A citizens group opposed to gas drilling within the city of Dallas is rounding up supporters to attend a City Plan Commission meeting Thursday at which commissioners are expected to reconsider a previous denial of permits to drill that are being sought by Trinity East Energy LLC.
Trinity East is seeking specific use permits (SUP) to allow it to perform the first gas drilling within the city. Last month, the planning commission denied the permits and Trinity was expected to appeal the decision to Dallas City Council (see Shale Daily, Dec. 26, 2012). The company acquired its leases from the city five years ago for $19 million and has spent millions more developing its project, which would put elevated wells in a floodplain,
Trinity East is a unit of Keystone Exploration Ltd. that was formed to focus on the Barnett Shale. Stephen Fort, a manager and shareholder, told NGI’s Shale Daily the contention of his company’s opponents that drilling is not allowed in the floodplain is not correct.
“We’re not sure what their concern is,” Fort said last week. “We’ve gotten approval from the [U.S. Army] Corps of Engineers; we’ve gotten approval from the Dallas city staff. We’ve gotten approval from the parks department. We’ve worked closely with all the entities that have any say so over drilling in the floodplain, and we’ve got a green light from them. We think it’s politics.”
A task force to establish new rules for drilling in Dallas wrapped up its work months ago, but the city is said to be still months away from considering and ultimately deciding on its recommendations, which would place much stricter requirements on drillers who would operate in the city. Fort said the new rules, if enacted as outlined, would kill drilling in the city.
“If they revise the ordinance and follow all the recommendations of the task force, it will be essentially a de facto ban on drilling in Dallas,” Fort said. “Most of the things that have been proposed would make it so difficult or so expensive to drill that it will stop all drilling in Dallas.
“I think they will eventually [adopt the task force recommendations]. I don’t know when that will be. We filed our SUP applications over two years ago, and they’ve been sitting on them, so we don’t know how long they’re going to take.”
The anti-drilling group Downwinders at Risk Monday emailed its members and urged them to attend Thursday’s Plan Commission meeting. If the commission reverses its December decision, then Trinity East will need eight city council members voting in its favor, Downwinders said. However, if the December decision stands, a super-majority of 12 council members would need to approve Trinity East’s SUPs for drilling to go forward.
“If they can’t find [the votes], then these permits are never awarded and the last of the ‘grandfathered’ Dallas gas leases on public land are nailed shut and buried forever for lack of council support,” Downwinders told its members. “So if you want to quit coming to City Hall for these kinds of votes for a while, we strongly advise you make this one [meeting]. It’s a proxy for the entire gas drilling issue with this council.”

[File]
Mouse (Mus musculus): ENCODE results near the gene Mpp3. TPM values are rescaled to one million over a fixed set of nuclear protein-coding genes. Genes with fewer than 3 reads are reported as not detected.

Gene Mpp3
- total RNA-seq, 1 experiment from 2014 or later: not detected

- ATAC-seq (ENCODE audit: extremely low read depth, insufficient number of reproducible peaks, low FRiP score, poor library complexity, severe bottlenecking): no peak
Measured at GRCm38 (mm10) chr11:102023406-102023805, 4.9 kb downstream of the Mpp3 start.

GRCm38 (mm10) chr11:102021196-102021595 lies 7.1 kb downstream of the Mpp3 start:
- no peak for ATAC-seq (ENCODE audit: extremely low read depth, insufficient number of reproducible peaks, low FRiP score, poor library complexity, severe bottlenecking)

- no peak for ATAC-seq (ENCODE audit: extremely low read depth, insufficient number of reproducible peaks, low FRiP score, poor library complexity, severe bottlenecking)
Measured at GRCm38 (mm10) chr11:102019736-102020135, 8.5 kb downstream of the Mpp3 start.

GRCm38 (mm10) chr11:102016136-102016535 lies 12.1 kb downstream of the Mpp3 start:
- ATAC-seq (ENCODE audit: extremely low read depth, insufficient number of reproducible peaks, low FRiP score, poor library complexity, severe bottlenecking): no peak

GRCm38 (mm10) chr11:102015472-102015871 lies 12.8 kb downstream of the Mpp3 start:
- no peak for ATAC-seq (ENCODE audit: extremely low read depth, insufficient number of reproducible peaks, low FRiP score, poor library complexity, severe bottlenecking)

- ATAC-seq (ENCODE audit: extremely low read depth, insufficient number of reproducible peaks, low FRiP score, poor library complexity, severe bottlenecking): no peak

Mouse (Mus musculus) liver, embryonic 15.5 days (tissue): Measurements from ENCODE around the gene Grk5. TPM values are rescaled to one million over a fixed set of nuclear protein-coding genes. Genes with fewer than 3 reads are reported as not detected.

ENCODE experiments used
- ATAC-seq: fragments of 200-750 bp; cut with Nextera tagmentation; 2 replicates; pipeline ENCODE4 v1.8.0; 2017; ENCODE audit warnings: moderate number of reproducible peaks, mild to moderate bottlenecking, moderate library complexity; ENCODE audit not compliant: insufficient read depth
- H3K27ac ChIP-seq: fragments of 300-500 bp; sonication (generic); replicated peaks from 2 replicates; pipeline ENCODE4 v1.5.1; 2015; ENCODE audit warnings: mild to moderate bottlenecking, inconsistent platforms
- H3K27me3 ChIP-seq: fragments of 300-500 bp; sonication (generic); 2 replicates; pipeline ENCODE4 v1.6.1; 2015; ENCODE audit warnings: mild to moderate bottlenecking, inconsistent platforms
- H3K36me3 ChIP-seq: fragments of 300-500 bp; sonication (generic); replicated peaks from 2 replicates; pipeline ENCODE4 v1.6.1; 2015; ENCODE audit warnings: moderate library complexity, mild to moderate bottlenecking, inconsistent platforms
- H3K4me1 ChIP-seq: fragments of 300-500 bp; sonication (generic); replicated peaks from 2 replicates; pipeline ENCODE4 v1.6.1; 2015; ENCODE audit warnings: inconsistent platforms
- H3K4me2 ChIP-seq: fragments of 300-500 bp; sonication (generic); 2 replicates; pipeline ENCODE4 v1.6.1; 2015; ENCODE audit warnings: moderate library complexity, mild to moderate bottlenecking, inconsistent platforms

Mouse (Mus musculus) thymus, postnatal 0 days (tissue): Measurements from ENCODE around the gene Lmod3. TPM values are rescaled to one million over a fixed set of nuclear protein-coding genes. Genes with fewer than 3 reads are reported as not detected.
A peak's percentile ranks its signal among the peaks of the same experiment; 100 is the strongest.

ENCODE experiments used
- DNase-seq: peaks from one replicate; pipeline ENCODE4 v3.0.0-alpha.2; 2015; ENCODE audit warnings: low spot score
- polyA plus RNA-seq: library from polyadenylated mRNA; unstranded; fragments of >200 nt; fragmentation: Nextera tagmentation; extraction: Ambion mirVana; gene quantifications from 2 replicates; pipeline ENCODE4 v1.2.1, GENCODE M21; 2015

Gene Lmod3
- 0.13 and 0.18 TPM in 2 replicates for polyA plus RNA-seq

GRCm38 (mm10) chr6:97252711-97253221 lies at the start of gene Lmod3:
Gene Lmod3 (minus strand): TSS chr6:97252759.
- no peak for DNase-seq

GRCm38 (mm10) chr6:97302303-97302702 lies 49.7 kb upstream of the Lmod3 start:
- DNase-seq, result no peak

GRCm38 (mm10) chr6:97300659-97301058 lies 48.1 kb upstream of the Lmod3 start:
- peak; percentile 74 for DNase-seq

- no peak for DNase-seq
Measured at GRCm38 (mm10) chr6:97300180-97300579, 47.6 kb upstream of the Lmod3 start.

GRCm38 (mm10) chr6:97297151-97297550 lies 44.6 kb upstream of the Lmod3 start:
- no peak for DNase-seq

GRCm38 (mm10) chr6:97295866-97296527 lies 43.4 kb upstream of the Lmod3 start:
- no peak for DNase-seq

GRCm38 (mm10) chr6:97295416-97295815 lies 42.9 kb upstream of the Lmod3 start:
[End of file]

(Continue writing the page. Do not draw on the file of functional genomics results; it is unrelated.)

Drilling opponents have maintained that drilling in a floodplain violates a city ordinance, but Fort said this is not the case.
“The drilling ordinance actually refers to the city ordinance…For purposes of drilling in the floodplain, it refers to the ordinance that deals with activities in the floodplain. There’s nothing in the drilling ordinance that says you can or cannot do it,” he said.
“Then if you go to the ordinance that deals with activity in the floodplain, that ordinance was designed to allow certain activities as and when they became proposed. So in other words, there’s a list. It says the following things are allowed in the floodplain, and it has a list of seven or eight things in there.
“When we went to the city on this, we told them that we had two sites there, and they said, ‘not a problem.’ I’m talking about the staff, the city staff. We just need to get an amendment and add that as an acceptable use in the floodplain: drilling and production of natural gas. That was assumed all along from the day we bought our oil and gas leases that would happen.”
Fort said city staff has recommended that an amendment to the ordinance be approved to allow drilling in the floodplain. “…[W]e understand that city council is going to act on that all at the same time and approve that amendment to their ordinance to allow for drilling in the floodplain.
“There are over 2,500 wells in the floodplain in about a four-county area in and around Dallas County. So it’s not unusual; it’s very common. And in fact, drilling in a floodplain is the best place for it because it’s an area that’s not used for a lot of other things. It’s remote. It’s not near residential areas, so it’s a good use of floodplain area.”
Fort said if Trinity East’s plans are allowed to proceed, the company will place its rigs and drilling equipment in the floodplain on platforms that rise above the 100-year flood level. “It will be like a bridge,” he said, adding that the city and its residents stand to win if drilling is allowed.
“What’s interesting on this case, unlike most cities, the lands that we’re trying to get drill sites on or near are owned by the city itself,” he said. “So these gas reserves, which are valuable, valuable assets, belong to the taxpayers of Dallas. And they’re being denied access to those revenues.”
SUPs sought from the city by ExxonMobil Corp. unit XTO Energy had been in line ahead of Trinity East’s for consideration by the Plan Commission; however, the company asked the commission to take its application for the permits off the agenda for its Dec. 20 meeting. The company told NGI’s Shale Daily that it was delaying action on its filings but would not provide further details (see Shale Daily, Dec. 10, 2012).
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